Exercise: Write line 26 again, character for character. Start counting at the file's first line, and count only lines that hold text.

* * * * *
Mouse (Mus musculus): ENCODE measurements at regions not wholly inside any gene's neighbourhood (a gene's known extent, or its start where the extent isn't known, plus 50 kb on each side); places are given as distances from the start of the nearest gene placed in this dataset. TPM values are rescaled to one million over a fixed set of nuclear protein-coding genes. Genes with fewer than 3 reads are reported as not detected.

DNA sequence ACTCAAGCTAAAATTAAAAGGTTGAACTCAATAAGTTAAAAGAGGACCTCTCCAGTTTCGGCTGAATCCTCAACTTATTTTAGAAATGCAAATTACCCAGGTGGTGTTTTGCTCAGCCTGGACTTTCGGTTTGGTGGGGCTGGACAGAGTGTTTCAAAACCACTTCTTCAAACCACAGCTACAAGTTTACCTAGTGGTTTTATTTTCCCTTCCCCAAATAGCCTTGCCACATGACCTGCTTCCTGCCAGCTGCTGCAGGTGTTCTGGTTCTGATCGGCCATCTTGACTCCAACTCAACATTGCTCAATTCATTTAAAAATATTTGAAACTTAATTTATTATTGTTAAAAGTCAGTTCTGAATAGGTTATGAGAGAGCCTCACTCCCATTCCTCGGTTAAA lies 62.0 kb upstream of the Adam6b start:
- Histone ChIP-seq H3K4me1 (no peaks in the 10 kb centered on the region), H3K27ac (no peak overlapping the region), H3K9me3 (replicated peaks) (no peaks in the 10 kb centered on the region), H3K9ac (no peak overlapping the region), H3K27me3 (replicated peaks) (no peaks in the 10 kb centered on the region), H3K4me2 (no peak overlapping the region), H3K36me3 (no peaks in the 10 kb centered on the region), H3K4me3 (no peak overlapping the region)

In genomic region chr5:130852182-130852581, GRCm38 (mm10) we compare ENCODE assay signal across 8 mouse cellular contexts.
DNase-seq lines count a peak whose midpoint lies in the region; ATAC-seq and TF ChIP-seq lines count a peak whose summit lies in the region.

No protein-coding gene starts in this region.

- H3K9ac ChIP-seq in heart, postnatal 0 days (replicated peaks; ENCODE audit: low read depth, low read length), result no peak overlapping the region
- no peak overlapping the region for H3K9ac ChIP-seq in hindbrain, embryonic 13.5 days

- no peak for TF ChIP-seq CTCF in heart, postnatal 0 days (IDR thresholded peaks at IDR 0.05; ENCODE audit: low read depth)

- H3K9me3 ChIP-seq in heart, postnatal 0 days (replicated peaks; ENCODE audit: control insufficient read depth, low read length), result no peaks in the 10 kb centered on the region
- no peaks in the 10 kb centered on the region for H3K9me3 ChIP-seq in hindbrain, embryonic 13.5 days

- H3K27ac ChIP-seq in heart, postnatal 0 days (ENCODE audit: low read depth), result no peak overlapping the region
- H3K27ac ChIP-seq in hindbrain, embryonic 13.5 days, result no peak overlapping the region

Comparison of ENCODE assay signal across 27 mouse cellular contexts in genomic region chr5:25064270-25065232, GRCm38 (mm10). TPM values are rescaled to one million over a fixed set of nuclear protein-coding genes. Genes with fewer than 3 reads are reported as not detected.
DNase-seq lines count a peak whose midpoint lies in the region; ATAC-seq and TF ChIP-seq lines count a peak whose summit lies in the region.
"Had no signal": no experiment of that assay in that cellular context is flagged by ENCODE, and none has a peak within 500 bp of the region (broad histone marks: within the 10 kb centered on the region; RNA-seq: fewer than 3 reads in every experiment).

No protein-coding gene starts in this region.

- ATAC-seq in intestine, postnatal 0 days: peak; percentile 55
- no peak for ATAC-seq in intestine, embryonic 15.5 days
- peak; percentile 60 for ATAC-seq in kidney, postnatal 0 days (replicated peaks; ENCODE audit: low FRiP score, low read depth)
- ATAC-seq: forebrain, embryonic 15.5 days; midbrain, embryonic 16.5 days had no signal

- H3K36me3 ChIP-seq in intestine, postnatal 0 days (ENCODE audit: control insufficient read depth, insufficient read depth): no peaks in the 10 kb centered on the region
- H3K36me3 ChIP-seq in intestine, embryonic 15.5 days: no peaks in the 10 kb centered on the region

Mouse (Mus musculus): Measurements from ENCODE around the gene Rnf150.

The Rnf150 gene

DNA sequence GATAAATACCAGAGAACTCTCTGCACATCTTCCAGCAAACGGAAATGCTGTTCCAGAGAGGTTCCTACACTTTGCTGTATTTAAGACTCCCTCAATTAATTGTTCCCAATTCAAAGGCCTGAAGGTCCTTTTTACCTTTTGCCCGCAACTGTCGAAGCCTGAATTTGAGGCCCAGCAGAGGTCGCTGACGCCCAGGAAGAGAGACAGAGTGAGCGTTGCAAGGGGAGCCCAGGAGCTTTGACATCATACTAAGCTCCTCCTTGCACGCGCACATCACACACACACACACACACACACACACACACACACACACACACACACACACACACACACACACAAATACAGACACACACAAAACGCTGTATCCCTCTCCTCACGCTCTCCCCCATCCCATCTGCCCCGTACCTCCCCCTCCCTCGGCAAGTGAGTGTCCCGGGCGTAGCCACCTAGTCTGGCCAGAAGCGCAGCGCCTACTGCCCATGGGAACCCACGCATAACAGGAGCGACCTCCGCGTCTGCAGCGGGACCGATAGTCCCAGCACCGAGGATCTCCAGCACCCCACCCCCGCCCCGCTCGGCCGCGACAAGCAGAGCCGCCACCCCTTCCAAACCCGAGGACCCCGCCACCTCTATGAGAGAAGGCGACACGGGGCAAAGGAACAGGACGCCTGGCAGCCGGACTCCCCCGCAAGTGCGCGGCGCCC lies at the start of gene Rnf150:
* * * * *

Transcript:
DNA sequence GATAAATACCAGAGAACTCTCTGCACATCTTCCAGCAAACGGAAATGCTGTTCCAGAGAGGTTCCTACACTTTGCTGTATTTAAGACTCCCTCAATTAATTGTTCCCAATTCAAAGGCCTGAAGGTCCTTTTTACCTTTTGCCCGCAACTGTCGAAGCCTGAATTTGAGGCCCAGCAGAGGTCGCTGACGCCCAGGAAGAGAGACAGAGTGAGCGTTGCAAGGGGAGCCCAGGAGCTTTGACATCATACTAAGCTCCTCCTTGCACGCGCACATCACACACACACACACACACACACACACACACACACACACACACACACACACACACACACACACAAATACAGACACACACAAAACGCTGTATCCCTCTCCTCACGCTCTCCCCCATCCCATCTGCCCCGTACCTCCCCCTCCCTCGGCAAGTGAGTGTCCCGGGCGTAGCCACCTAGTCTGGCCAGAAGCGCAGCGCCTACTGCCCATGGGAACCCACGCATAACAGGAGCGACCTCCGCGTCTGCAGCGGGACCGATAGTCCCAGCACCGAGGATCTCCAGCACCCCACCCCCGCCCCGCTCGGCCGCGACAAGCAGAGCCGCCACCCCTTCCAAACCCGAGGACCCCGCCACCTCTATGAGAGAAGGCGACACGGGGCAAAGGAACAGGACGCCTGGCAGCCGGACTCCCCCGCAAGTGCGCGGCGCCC lies at the start of gene Rnf150: